Kōno Bairei 幸野楳嶺, Bairei kiku hyakushu 梅嶺菊百種 ca. 1891-96

Artist: Kōno Bairei 幸野楳嶺 (1841 – 1895)

Title: Bairei kiku hyakushu 梅嶺菊百種

Date: Vol. 1: 1891 (Meiji 24); Vol. 2: 1892 (Meiji 25); Vol.3: 1896 (Meiji 29)

Medium: Woodblock printed; ink and color on paper

Publisher: Ōkura Magobē 大倉孫兵衛 (1843 – 1921)

Donor: Presented by Arthur Tress. Arthur Tress Collection, Box 11, Item 2 (Volumes 1 and 3); Box 23, Item 9 (Volume 2). https://franklin.library.upenn.edu/catalog/FRANKLIN_9977502562303681  https://franklin.library.upenn.edu/catalog/FRANKLIN_9977502745103681

Bairei kiku hyakushu 梅嶺菊百種 “Bairei’s One Hundred Varieties of Chrysanthemum’ is a three volume set designed by the artist Kōno Bairei. The volumes contain delicately printed chrysanthemum flowers framed in different contexts — from wild chrysanthemums blown awry by the wind, to dainty ones in the company of birds and insects. Each print is inscribed with the artist’s seal.

Kōno Bairei began his training at the age of eight with Nakajima Raishō (1796-1871), a Maruyama school artist, and later with Shiokawa Bunrin (1808-1877) of the Shijō school. He was well-known in the Meiji period for his ukiyo-e prints and paid special attention to pictures of birds and flowers (kachō-e). His pictures displayed a keen engagement with western realism and thus had a market in the West as well. In addition to his artistic prowess, Bairei is also known for his role in developing art education. Along with others such as Kubota Beisen (1852-1906) and Mochizuki Gyokusen (1834-1913), he established the Kyoto Prefectural Painting School in 1878. In 1886, he co-founded the Kyoto Young Painters Study Group with Kubota Beisen, with whom he also began the Kyoto Art Association in 1895.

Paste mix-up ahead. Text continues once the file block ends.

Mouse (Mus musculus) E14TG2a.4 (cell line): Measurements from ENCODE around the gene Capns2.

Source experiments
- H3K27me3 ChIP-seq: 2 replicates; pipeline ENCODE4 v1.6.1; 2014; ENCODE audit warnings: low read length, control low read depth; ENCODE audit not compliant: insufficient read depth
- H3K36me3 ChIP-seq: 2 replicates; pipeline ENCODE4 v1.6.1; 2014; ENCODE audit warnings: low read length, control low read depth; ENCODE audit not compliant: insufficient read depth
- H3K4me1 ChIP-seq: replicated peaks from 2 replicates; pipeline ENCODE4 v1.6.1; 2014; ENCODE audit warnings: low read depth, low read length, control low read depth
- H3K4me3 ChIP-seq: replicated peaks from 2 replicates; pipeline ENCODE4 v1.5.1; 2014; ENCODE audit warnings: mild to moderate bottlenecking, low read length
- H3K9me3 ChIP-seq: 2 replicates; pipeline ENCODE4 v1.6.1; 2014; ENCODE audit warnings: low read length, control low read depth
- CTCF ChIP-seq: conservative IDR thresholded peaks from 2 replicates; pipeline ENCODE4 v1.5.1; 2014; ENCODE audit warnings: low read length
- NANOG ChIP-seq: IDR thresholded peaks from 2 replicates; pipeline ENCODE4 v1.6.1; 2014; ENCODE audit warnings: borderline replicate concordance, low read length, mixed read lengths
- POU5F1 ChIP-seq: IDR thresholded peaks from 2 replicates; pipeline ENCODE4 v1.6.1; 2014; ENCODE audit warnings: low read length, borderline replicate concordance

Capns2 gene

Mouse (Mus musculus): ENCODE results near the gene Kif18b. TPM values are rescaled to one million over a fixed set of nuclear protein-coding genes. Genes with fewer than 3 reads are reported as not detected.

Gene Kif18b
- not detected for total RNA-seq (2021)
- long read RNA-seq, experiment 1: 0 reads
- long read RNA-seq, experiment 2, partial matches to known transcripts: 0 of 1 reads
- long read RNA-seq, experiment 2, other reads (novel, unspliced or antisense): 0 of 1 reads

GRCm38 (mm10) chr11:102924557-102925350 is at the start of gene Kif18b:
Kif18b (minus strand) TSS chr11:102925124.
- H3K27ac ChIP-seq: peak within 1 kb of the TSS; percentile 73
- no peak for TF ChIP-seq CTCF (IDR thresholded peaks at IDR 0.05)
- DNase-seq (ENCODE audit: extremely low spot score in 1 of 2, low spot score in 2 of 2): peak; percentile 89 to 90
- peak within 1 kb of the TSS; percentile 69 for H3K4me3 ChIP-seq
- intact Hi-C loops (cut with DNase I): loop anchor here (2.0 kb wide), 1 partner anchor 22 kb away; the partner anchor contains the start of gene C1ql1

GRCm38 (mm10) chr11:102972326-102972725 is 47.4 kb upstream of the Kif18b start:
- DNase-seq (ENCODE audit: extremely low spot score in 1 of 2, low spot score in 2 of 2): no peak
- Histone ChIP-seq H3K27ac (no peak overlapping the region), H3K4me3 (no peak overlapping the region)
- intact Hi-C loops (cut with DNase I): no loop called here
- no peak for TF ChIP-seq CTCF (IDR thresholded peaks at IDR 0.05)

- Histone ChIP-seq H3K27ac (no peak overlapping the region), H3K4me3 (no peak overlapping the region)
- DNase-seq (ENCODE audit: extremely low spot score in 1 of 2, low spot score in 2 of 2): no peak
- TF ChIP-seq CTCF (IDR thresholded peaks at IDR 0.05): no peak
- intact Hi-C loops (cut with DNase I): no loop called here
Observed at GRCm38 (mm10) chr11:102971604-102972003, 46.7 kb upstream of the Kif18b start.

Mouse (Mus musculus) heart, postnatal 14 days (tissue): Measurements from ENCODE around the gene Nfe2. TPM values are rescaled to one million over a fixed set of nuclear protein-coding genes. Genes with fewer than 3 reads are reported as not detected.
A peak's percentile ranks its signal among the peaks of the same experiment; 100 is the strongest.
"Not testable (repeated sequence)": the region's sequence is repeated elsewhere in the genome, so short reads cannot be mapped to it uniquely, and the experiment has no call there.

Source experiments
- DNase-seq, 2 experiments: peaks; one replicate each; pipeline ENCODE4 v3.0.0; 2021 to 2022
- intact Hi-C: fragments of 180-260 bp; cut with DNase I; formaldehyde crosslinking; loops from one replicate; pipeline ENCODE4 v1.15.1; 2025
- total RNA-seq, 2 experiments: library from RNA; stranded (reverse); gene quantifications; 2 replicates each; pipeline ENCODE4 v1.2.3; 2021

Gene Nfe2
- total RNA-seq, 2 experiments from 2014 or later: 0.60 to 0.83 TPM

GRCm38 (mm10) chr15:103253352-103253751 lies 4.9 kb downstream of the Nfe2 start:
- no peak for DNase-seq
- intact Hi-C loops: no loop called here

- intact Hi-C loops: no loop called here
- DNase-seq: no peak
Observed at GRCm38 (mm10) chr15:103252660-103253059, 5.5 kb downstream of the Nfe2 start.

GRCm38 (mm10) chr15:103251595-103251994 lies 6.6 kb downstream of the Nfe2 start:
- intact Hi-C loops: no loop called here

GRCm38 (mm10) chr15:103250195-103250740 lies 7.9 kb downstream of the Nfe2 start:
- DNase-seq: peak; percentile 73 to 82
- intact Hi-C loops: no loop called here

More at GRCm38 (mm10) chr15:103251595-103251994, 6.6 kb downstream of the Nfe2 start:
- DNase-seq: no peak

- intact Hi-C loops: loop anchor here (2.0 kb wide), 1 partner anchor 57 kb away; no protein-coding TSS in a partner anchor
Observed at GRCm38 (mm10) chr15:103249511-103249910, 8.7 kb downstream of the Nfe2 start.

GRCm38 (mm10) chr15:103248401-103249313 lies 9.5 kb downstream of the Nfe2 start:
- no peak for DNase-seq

The images displayed here are from volumes 1 and 3. The image on the right, from volume 3, is bursting with movement, heightened by the petals made wild by the wind. On the left, from volume 1, is a beautiful print presenting the iconic Mt. Fuji as a backdrop to Bairei’s chrysanthemums.

Other copies: Pulverer Collection, Freer Gallery of Art, Washington DC; British Museum, London; Victoria and Albert Museum, London.

Selected Readings:

 Hillier, Jack, The Art of the Japanese Book. London: Published for Sotheby’s Publications by Philip Wilson Publishers, New York, 1987, p.959-74.

Posted by Ayesha Sheth, Fall semester, 2019